And nobody wants Iran to continue malign or nefarious behavior in the region or in the world, or human-rights abuses, or its state sponsorship of terrorism. Isaac Chotiner, The New Yorker, "The Dangers of Trump’s Approach to Iran," 19 June 2019 That’s nothing compared to battling bots launched by sophisticated and deep-pocketed nefarious actors bent on destroying democratic hegemony, particularly in an environment where even the truth has been politicized. Jeff Berman, Vox, "Big Tech needs regulation, but DC must go to school before it goes to work," 14 June 2019 Among them were Grint and Felton, who played loveable red-head Ron Weasley and nefarious moody Draco Malfoy, respectively. Alison Wild, EW.com, "Harry Potter stars Rupert Grint and Tom Felton on if — and how — they'd return to the wizarding world," 13 June 2019 In this case, the exhibit has the best of intentions and the permission of the Dalí Foundation in Spain, but this same technology can be used for much more nefarious purposes. Avery Thompson, Popular Mechanics, "Meet Salvador Dali. Or at Least, a Very Convincing Fake," 10 May 2019 There’s nothing inherently nefarious about the models. Nitasha Tiku, WIRED, "The WIRED Guide to Internet Addiction," 18 Apr. 2018 McCabe’s defenders in law enforcement say that there was nothing nefarious going on — officials were pursuing a careful process of determining whether the emails might be relevant, and that took time. James Hohmann, Washington Post, "The Daily 202: State of the Union underscores why Trump is his own worst enemy," 31 Jan. 2018 Since May, the Saudi government has arrested at least a dozen women’s rights advocates, accusing them of nefarious contacts with foreign parties and branding them traitors in the press. Kareem Fahim, Washington Post, "Meet the Saudi women who advocated for the right to drive — and are paying dearly for it," 23 June 2018 Since May, the Saudi government has arrested at least a dozen women's rights advocates, accusing them of nefarious contacts with foreign parties and branding them traitors in the press. Kareem Fahim, chicagotribune.com, "Meet the Saudi women who advocated for the right to drive — and are paying dearly for it," 23 June 2018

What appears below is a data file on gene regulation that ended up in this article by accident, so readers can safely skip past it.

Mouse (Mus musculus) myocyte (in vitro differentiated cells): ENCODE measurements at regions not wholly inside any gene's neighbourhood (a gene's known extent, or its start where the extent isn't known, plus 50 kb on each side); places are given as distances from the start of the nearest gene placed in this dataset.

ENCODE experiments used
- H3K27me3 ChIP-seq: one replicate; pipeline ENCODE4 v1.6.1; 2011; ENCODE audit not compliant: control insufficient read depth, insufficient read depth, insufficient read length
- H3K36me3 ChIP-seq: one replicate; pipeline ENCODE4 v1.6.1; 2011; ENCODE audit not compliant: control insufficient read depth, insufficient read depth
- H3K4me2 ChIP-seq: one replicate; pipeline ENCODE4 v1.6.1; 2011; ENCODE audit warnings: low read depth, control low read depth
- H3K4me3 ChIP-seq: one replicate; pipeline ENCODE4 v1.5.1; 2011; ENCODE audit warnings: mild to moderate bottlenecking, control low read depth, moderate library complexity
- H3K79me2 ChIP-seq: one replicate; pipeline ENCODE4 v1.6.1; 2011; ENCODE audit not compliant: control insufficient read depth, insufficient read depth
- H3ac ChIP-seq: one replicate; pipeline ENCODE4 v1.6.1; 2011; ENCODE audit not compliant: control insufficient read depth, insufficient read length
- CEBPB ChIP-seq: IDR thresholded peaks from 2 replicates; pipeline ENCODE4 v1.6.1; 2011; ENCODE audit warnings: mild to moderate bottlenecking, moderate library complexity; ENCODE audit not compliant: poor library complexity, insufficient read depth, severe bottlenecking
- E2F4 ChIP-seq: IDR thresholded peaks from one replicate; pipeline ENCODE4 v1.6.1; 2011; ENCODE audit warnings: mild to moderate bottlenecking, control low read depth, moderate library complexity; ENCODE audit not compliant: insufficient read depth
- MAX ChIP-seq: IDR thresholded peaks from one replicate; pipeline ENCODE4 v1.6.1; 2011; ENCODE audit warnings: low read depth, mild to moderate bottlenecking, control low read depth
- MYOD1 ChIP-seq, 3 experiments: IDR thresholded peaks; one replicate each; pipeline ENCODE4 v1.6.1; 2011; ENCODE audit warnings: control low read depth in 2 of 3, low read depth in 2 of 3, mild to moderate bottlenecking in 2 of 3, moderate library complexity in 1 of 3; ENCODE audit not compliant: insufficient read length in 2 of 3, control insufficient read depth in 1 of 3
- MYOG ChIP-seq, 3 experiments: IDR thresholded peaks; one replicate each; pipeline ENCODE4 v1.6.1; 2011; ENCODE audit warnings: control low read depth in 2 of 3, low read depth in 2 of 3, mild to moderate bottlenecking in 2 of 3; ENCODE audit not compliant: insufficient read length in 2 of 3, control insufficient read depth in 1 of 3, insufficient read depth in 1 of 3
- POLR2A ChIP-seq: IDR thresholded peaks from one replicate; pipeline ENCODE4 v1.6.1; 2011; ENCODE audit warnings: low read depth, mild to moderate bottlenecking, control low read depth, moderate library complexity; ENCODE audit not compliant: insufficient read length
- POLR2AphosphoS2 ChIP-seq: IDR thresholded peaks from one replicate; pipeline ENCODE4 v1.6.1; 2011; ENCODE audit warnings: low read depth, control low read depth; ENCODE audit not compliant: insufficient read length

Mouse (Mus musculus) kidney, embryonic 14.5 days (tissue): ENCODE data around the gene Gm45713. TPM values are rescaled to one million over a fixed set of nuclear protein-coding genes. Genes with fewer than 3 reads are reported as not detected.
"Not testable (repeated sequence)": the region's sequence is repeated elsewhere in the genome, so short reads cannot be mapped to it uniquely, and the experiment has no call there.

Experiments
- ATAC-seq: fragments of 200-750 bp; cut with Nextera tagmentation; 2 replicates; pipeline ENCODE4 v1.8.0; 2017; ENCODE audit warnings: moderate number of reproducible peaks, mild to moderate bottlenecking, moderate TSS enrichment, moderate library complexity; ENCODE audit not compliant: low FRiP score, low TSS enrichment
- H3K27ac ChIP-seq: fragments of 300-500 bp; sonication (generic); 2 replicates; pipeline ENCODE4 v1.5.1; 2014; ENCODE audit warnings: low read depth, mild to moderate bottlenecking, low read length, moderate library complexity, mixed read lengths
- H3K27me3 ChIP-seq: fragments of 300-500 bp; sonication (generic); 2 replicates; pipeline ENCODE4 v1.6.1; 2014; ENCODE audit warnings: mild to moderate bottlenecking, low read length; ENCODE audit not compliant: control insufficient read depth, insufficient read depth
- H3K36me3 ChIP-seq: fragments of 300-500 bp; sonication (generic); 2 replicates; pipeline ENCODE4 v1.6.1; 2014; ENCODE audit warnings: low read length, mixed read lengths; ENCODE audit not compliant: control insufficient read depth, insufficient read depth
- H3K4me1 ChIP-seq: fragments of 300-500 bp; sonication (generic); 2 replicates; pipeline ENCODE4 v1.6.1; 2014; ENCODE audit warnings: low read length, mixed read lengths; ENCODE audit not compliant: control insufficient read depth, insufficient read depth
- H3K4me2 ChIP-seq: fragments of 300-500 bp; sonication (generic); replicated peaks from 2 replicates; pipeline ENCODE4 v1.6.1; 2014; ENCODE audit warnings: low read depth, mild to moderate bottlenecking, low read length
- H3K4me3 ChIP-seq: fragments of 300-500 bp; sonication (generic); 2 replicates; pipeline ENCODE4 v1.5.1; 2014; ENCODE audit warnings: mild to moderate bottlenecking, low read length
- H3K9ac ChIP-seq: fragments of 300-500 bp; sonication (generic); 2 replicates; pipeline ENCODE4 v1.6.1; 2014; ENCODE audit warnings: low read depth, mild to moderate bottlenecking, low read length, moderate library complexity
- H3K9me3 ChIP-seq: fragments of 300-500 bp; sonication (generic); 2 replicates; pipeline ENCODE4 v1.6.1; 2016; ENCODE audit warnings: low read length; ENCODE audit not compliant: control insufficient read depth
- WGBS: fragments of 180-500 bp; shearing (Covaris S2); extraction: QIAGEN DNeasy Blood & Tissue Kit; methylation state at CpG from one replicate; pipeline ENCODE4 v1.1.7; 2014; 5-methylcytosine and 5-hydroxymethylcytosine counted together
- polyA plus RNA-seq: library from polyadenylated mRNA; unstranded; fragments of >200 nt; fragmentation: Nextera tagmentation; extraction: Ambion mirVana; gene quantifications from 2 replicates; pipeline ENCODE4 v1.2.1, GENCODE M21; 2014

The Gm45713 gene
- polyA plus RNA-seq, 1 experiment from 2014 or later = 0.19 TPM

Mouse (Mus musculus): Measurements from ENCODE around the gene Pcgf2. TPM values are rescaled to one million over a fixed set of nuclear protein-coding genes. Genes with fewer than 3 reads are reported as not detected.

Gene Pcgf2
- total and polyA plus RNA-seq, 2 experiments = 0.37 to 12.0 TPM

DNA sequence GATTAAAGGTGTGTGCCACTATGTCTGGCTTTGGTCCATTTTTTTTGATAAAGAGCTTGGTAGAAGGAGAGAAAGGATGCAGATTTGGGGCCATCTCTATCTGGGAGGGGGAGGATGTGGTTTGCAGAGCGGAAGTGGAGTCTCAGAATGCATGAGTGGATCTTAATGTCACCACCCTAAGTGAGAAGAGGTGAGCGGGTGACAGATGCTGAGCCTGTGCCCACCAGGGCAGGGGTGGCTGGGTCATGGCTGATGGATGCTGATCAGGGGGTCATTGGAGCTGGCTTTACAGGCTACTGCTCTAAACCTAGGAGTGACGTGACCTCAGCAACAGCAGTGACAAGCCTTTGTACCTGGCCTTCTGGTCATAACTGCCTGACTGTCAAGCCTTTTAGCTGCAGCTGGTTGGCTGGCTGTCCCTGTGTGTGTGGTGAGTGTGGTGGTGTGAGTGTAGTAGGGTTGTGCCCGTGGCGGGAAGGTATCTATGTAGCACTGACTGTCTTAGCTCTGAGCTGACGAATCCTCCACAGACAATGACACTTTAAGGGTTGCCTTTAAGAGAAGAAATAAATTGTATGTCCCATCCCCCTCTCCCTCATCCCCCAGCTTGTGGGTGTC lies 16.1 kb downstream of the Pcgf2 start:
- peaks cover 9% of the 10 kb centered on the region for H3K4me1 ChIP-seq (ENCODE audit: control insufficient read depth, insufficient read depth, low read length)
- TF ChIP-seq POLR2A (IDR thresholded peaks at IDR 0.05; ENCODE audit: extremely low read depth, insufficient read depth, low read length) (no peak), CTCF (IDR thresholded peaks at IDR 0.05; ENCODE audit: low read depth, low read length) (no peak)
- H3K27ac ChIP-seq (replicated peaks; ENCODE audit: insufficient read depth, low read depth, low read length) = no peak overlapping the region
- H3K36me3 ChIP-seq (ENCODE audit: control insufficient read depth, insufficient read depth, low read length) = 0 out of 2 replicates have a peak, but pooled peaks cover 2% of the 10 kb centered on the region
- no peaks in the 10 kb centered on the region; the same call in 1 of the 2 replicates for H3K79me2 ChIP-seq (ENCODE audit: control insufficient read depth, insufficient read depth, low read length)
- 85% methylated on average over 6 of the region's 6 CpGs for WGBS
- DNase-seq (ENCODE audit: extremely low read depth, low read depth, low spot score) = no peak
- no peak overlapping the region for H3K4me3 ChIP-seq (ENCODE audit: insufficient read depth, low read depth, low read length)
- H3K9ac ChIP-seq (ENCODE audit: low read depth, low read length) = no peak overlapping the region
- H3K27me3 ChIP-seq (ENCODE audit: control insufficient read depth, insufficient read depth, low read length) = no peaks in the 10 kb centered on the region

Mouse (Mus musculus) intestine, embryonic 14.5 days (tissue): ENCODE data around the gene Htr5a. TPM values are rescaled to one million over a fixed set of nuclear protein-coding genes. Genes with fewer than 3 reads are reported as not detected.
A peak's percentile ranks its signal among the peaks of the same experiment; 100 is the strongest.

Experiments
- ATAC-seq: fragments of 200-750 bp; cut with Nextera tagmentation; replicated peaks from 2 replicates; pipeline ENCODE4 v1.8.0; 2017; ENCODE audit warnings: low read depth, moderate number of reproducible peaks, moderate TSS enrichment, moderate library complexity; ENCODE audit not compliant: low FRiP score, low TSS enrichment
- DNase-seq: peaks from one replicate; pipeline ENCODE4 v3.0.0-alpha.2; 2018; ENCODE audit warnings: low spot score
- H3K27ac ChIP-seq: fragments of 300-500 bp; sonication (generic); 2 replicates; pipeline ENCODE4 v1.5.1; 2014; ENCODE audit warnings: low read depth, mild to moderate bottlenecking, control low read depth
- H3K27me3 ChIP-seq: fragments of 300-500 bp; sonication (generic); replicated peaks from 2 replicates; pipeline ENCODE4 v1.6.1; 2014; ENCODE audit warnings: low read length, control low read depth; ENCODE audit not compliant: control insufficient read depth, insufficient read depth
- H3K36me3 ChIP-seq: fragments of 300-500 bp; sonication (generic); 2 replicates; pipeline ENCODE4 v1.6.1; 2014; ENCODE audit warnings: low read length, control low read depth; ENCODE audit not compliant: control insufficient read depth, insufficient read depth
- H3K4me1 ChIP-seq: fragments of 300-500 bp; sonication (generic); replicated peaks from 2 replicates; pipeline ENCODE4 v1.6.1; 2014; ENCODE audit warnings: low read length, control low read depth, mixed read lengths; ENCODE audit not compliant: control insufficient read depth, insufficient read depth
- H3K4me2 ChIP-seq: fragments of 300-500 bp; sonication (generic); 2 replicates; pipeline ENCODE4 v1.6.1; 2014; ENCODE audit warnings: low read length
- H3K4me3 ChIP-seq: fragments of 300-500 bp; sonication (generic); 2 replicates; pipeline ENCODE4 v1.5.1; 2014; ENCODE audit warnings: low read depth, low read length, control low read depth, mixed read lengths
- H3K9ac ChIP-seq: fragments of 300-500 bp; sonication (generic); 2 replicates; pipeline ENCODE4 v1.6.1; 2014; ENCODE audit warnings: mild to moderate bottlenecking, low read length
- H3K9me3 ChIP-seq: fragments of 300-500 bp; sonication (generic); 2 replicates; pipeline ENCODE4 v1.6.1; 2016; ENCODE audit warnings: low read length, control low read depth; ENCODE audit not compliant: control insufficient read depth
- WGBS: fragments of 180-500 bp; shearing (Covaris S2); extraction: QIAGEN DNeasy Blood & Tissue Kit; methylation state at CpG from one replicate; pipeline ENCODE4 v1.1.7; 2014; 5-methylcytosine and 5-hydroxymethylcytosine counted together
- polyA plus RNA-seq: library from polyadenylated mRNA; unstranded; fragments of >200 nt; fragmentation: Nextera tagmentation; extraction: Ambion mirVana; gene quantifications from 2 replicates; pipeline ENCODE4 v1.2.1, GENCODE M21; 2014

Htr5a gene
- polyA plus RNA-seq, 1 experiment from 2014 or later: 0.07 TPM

These example sentences are selected automatically from various online news sources to reflect current usage of the word 'nefarious.' Views expressed in the examples do not represent the opinion of Merriam-Webster or its editors. Send us feedback.

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First Known Use of nefarious

circa 1609, in the meaning defined above

History and Etymology for nefarious

Latin nefarius, from nefas crime, from ne- not + fas right, divine law; perhaps akin to Greek themis law, tithenai to place — more at do

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Dictionary Entries near nefarious

neeze

nef

nefandous

nefarious

nefariousness

nefast

neffy

Statistics for nefarious

Last Updated

23 Jun 2019

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Time Traveler for nefarious

The first known use of nefarious was circa 1609

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More Definitions for nefarious

nefarious

adjective

English Language Learners Definition of nefarious

formal : evil or immoral

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More from Merriam-Webster on nefarious

Rhyming Dictionary: Words that rhyme with nefarious

Thesaurus: All synonyms and antonyms for nefarious

Spanish Central: Translation of nefarious

Nglish: Translation of nefarious for Spanish Speakers